Bob Philbrook

Bob Philbrook is as vibrant, confident, and energetic as anyone you’ll ever meet. He also happens to have gotten polio when he was six months old, an event that has shaped his life in many ways. As a preteen he had several operations that stunted his growth—he stands only about 4’11". Now he spends some of his time in a wheelchair, due to post-polio syndrome.

Though he describes himself as a "70-year-old victim of polio," his story is not one of victimhood but of victory, intelligence, warmth, humor, activism, and faith. His faith developed early. "I discovered God as a child, when I was kept alone, away from other children. The only person I could talk to was God. And I just knew, I just simply knew, that not only was there a God but that God paid attention to me, despite
the miserable physical and lonely state I was in. My vision of God being there was so strong that it sort of gave me permission to do anything I wanted to do. That was my world."

He left institutional care to enter regular high school as a sophomore. The following year, "the kids wanted to elect me president of the class" but were forbidden to do so by the principal because Bob was short of credits to have junior status. He experienced this rebuff as being "segregated into a separate kind of life," which strengthened his resolve to graduate with his class. "I went to summer school and then took five courses the next year. I graduated in three years with 17 credits (only 16 were needed)—they had to give me a diploma."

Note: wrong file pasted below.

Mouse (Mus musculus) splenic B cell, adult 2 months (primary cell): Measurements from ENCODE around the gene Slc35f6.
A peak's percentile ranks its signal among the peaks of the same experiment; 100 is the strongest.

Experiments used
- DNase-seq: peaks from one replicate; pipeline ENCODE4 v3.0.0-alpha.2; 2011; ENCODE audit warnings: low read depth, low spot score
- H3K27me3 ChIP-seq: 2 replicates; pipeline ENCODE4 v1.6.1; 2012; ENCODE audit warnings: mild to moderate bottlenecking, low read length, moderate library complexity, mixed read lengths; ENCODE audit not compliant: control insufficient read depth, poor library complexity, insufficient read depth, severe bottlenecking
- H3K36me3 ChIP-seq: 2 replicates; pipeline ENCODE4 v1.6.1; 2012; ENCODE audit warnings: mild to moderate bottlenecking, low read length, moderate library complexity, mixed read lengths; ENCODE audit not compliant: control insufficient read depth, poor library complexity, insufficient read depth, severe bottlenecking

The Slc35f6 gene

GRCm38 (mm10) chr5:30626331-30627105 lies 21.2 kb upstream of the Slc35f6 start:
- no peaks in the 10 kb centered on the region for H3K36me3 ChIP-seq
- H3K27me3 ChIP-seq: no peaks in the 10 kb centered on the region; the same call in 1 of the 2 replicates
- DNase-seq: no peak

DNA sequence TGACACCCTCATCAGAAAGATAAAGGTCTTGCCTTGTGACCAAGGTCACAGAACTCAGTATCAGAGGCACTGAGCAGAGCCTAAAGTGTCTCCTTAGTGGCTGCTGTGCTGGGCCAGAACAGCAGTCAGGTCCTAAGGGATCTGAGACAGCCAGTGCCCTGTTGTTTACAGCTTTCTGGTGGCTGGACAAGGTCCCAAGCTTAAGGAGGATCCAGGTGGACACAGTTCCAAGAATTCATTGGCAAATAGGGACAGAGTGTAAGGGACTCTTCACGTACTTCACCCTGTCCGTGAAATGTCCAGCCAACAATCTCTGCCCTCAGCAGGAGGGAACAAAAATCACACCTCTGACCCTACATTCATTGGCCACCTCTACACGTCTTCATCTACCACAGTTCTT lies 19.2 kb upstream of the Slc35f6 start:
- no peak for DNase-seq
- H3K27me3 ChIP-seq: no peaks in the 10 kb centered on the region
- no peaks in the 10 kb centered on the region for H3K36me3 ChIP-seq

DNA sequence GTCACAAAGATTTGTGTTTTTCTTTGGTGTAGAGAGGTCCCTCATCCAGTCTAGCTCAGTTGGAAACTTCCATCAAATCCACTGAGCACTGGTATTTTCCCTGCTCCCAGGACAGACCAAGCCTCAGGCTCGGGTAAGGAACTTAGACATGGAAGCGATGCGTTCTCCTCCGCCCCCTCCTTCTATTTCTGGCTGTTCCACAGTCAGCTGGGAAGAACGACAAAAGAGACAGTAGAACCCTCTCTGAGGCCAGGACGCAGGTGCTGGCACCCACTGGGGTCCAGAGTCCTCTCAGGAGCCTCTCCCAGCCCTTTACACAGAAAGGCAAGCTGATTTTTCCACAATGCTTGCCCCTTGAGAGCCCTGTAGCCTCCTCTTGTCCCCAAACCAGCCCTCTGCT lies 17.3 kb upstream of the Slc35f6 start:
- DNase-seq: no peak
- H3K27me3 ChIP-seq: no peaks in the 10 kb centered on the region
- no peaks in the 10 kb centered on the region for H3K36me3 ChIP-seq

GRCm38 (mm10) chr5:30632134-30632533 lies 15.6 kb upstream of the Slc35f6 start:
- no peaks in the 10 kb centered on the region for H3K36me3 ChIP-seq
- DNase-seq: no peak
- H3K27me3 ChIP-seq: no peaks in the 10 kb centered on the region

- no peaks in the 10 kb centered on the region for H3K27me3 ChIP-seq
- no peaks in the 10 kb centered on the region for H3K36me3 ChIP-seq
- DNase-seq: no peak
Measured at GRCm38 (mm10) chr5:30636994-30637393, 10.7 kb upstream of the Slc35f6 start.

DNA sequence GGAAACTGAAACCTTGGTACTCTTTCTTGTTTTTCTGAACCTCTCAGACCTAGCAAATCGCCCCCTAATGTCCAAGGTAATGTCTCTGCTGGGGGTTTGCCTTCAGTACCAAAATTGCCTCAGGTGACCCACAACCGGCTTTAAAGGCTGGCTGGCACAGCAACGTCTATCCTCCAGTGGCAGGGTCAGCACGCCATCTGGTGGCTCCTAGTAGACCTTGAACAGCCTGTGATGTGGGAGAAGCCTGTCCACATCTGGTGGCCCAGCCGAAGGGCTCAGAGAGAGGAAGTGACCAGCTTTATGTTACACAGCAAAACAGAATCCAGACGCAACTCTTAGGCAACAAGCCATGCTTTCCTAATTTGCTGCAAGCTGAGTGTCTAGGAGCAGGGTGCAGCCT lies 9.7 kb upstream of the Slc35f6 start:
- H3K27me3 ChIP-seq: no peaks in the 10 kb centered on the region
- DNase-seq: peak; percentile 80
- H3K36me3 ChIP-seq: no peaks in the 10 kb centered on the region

Facing obstacles as challenges is a pattern throughout Bob’s life and career. His father was an alcoholic; he and Bob’s mother separated when Bob was nine years old. His mother had albinism, was very fair-skinned, nearly blind, and quite sickly. To glimpse Bob’s early life, see the movie Cider House Rules, which he says "is the story of my growing up years. I spent brief periods at home with my mother, but I had very little experience of being held or taken care of by her over a sustained period of time." Bob says his mother "is the one person I admire most profoundly. After I graduated from high school, one morning I came into the front room and found my bags sitting by the front door. I said, ‘What’s that all about?’ My mother said, ‘Today’s the day you’re leaving.’ She knew I would never succeed in life if I hung around taking care of her—I had to go out in the world and make it on my own."

In Bob’s youth, it was a given that people with handicaps should learn a trade. He decided on watchmaking, finished the 18-month training course in a year, and went to work "in a ritzy jewelry store in Portland, Maine," where he worked for ten years.